Most teenagers who consult me for their acne have already tried dabbing toothpaste on their pimple in the hope that it will disappear. This is an old hack which won’t work now. The older formulation of toothpaste contained an ingredient called triclosan, which killed acne-causing bacteria. So it did help to dab toothpaste on your acne. However, triclosan was found to reduce the immunity in children who were exposed to antibacterials at an early stage. Hence, newer toothpastes stopped including it as an ingredient. As a matter of fact, some of the current ingredients may lead to irritation and rashes. So stop applying toothpaste on your pimple a day before your prom night. You don’t want a rash on your face which you can’t even conceal with makeup.
14. Wine and dark chocolate are great for skin
While red wine has resveratrol, a powerful antioxidant, having it every day in the name of beauty can actually be detrimental to your skin. It can leave your skin dehydrated, sallow and wrinkled. You could also end up with puffy eyes. A glass of red wine once in a while is good enough. You might as well gorge on cranberries, blueberries, dark grapes, pistachios and peanut to get your resveratrol.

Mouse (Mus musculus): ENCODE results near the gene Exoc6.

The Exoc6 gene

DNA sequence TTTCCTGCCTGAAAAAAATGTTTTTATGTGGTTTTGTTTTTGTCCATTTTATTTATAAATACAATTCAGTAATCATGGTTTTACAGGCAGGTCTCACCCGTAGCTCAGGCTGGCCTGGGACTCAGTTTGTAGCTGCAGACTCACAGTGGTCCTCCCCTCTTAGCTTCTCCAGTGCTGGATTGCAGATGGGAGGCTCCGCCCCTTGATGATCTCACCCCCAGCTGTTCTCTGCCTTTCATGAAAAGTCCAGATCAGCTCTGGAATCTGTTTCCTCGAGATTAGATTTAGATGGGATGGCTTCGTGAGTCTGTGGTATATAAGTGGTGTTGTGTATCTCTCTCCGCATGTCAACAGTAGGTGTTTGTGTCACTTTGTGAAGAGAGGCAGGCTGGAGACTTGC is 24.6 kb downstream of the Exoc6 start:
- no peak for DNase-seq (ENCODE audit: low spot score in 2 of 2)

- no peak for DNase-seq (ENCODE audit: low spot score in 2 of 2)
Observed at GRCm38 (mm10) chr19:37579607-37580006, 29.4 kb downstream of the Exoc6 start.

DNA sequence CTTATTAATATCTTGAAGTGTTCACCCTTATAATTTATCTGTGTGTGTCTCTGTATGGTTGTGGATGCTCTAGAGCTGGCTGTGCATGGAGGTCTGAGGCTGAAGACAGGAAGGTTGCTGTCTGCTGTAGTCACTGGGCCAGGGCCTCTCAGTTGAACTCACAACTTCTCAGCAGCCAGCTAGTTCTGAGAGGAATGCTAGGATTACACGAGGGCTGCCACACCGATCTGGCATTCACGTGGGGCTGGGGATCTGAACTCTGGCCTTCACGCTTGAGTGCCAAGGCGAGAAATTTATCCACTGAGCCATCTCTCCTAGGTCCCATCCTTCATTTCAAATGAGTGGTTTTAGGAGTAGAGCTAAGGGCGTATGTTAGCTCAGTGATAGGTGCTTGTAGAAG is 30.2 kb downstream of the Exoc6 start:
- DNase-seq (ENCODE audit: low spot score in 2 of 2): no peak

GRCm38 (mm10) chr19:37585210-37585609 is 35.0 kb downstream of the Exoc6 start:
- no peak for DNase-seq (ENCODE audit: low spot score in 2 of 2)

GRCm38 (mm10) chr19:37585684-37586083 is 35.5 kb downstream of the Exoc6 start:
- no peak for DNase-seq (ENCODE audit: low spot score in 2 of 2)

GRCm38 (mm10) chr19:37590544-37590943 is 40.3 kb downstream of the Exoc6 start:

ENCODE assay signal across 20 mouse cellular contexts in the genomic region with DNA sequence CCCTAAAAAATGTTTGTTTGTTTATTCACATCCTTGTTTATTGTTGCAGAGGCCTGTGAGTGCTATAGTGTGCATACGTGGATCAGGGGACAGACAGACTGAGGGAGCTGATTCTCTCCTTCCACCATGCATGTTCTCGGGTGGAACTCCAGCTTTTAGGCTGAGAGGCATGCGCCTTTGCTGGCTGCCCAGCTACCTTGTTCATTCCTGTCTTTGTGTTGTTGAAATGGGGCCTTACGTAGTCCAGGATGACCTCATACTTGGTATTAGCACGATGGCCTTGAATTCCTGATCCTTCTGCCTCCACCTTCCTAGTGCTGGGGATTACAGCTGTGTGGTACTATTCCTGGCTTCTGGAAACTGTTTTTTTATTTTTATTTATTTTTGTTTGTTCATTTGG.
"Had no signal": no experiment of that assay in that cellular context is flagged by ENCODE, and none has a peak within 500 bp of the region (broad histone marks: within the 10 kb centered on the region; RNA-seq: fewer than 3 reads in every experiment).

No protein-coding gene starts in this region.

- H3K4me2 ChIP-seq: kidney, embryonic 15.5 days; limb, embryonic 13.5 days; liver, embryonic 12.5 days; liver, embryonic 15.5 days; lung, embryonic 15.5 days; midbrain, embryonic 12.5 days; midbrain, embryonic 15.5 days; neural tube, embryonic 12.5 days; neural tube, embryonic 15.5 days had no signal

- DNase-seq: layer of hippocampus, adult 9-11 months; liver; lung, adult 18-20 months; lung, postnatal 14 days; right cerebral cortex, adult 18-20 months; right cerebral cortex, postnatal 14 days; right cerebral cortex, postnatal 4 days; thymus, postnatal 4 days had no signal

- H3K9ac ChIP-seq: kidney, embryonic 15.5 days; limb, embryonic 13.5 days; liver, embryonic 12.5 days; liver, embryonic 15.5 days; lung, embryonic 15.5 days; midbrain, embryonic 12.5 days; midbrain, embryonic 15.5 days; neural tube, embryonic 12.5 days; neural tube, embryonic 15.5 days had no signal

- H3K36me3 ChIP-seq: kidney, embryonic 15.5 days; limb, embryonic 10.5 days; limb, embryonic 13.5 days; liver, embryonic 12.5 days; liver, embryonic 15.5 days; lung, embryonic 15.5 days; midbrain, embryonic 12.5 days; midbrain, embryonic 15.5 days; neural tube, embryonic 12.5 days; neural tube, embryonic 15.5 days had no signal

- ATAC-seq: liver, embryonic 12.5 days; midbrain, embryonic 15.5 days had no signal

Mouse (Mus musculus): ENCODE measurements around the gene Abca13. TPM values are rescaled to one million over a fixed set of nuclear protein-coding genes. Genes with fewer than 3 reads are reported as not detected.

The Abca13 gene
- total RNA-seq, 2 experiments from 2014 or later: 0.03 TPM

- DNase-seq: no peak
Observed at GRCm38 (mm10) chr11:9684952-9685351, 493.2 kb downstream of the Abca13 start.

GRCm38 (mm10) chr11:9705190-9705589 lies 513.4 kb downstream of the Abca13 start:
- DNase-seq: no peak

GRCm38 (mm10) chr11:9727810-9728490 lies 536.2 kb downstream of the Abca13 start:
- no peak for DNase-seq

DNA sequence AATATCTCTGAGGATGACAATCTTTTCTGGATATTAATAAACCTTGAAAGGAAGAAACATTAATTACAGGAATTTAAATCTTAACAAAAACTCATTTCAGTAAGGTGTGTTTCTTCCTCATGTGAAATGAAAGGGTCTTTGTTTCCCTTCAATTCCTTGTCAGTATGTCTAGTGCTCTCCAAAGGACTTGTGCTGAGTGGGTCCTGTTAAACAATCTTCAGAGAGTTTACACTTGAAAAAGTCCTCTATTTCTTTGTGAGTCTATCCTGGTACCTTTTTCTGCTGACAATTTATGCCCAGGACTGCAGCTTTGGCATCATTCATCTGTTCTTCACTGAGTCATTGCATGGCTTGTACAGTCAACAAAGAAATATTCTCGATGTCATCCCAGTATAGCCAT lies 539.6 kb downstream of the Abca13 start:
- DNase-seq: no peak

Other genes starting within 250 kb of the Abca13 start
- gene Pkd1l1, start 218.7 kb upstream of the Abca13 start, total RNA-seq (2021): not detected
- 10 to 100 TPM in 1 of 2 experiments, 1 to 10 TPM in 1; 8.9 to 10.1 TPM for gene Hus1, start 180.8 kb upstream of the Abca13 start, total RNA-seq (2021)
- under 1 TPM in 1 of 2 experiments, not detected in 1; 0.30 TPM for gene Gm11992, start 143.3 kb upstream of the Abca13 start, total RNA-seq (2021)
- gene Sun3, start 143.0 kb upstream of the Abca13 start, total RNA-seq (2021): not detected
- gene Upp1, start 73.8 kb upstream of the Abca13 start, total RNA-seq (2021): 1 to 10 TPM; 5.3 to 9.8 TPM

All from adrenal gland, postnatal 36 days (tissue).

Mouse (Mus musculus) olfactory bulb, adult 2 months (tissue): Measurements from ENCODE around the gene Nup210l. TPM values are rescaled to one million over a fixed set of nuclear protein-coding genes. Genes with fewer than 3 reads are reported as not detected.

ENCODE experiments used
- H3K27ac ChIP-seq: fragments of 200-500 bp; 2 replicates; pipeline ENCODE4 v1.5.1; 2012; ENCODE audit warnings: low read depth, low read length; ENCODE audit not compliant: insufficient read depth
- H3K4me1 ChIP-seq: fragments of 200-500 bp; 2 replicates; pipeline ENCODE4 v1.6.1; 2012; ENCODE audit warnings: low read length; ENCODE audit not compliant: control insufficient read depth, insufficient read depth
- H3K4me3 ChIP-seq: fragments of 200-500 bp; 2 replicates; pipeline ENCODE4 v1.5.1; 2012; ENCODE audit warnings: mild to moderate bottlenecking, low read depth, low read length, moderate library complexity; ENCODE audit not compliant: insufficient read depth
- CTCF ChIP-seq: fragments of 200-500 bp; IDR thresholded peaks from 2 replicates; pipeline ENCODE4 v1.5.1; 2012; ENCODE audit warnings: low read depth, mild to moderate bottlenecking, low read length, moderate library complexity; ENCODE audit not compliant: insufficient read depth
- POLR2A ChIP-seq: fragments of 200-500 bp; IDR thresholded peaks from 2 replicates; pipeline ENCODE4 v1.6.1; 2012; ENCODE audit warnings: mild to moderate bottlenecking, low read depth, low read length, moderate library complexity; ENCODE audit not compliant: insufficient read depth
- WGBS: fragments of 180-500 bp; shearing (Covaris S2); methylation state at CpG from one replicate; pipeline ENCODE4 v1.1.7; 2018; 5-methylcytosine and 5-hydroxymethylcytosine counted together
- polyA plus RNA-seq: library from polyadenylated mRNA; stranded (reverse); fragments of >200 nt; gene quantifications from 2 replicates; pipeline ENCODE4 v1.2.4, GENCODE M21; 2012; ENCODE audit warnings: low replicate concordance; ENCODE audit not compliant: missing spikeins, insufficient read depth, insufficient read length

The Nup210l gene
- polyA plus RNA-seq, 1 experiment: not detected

Dark chocolate has cacao which contains resveratrol and polyphenol antioxidants. But you should look for 80 per cent dark chocolate with minimum sugar if you want to actually benefit from it. You can’t have any chocolate considering it to be good for your skin. On the contrary, sugar causes glycation, which results in early signs of ageing.
15. I will become fair if I take glutathione injections
Glutathione is a powerful antioxidant used for the treatment of liver disorders. It can be taken in the form of tablets or aerosol sprays for its antioxidant benefits. The dose is 600-1200 mg/day and not more. Skin lightening is a side effect of glutathione, as it depletes the pigment melanin from the skin. However, not everybody develops a side effect. Moreover, for the side effect to persist, you will need to continue taking glutathione. Once you stop it, your colour may go back to what it used to be within a year or so, sometimes even earlier. And if you do not develop a side effect to glutathione, it will not make your skin lighter unless you overdose yourself. It is not yet US FDA approved.